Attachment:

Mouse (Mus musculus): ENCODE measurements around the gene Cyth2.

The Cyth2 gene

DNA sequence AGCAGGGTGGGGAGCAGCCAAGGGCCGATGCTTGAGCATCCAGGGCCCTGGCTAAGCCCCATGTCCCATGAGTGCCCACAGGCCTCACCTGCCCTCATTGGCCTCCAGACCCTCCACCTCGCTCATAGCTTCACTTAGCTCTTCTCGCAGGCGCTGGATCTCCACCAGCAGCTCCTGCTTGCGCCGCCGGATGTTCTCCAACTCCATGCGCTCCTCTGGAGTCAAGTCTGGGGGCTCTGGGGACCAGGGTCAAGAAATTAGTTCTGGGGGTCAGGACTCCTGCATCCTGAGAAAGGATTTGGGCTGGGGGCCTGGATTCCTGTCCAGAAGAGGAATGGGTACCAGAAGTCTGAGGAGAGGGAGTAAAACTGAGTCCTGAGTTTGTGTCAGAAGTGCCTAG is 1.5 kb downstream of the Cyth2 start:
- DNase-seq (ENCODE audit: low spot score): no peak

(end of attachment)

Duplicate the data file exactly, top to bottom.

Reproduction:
Mouse (Mus musculus): ENCODE measurements around the gene Cyth2.

The Cyth2 gene

DNA sequence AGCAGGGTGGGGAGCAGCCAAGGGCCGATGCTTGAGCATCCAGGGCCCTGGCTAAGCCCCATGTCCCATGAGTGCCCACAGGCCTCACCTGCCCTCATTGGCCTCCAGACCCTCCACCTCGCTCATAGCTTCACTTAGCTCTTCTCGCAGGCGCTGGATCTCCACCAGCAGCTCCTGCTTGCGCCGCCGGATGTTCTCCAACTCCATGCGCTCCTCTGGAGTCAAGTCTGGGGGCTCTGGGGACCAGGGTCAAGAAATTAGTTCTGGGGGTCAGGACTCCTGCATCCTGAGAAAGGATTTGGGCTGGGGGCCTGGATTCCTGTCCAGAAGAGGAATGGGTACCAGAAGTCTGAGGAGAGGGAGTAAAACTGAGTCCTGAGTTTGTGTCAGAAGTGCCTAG is 1.5 kb downstream of the Cyth2 start:
- DNase-seq (ENCODE audit: low spot score): no peak